Michigan 45 – Hawaii 7


As Jim Harbaugh recently pointed out, college football is one of the few sports that has no preseason. If we’re being honest with ourselves, however, Michigan will open their Path to the Playoffs with something that should closely mimic an exhibition. All signs point to Wilton Speight leading an offense riddled with playmakers onto the field while captain Chris Wormley will trot out alongside a potentially devastating defense. Tomorrow, we’ll get our long-awaited first look at some touted prospects (looking at you, Rashan), our first taste of Michigan Football in Fall 2016, and our first glimpse of what we all hope is a special year in Harbaugh’s second season home. If the game isn’t decided by halftime, I’d be shocked. I’ll take Michigan.

Michigan 48 – Hawaii 7


Hawaii is not a very good team overall, but they did manage to put up a total of 12 big plays (8 run and 4 pass) on Cal last week. No, Cal does not have the best defense but the potential is there. So I went back and watched the game and about half of those big runs and all of the big pass plays aren’t ones that would have gone very far against Michigan.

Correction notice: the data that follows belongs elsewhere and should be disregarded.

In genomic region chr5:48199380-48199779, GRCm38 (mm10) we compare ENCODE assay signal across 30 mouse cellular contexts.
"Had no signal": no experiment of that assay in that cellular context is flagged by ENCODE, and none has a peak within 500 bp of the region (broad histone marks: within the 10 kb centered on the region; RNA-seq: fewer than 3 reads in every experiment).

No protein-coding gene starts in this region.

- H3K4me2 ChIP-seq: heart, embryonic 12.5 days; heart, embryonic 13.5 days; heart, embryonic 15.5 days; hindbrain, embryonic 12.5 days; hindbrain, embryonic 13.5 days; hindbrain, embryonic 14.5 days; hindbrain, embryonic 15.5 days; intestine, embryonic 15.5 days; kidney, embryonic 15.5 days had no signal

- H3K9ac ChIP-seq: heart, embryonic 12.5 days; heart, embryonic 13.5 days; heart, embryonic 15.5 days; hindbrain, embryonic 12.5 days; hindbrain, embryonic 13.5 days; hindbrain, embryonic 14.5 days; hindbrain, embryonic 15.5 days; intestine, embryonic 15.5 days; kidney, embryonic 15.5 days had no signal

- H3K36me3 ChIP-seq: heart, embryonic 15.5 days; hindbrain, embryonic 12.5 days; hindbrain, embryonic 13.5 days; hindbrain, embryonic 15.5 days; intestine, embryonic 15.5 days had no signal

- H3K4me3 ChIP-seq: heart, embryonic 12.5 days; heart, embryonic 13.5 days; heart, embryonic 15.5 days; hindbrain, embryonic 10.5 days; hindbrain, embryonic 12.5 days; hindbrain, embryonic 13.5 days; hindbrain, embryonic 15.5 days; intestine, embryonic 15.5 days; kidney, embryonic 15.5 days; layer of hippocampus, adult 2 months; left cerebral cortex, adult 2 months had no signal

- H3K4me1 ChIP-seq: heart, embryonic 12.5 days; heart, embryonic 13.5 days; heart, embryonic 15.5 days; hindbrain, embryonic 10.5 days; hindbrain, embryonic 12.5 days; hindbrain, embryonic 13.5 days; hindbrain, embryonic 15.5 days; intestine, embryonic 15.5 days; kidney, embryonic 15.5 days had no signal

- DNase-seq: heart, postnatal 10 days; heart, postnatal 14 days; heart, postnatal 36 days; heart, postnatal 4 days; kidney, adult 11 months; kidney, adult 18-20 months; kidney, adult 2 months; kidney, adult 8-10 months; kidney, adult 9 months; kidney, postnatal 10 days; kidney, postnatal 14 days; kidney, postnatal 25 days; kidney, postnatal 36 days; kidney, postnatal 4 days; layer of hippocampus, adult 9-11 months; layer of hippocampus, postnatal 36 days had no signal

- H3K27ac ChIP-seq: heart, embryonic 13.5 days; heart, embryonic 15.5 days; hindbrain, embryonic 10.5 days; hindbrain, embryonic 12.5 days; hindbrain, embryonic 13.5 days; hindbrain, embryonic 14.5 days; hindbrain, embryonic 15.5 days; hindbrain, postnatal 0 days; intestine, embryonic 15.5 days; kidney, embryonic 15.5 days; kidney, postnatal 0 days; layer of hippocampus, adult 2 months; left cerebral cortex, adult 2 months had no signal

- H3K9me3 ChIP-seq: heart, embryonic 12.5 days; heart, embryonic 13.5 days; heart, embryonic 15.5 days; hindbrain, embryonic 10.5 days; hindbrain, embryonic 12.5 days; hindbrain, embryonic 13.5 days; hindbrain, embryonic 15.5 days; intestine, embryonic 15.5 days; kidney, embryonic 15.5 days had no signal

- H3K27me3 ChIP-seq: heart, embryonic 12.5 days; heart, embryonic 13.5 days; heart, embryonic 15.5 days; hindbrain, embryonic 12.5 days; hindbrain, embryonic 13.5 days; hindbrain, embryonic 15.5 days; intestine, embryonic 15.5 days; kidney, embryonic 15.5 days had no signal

Running back Diocemy Saint Juste’s 54-yard touchdown was aided by not one but two defensive linemen having him dead to rights and missing tackles behind the line and several linebackers and defensive backs taking bad angles and just plain whiffing. Michigan would have had Saint Juste for a loss. That said, breakdowns happen and Michigan hasn’t had any actual live fire, if you will, with their new defense. I think Hawaii will bust a few big runs that will lead to a score or two.

Michigan will win this handily, that is not in doubt, but I’m interested in seeing a few things as the ‘kinks’ are worked out with a new quarterback and a new defensive scheme.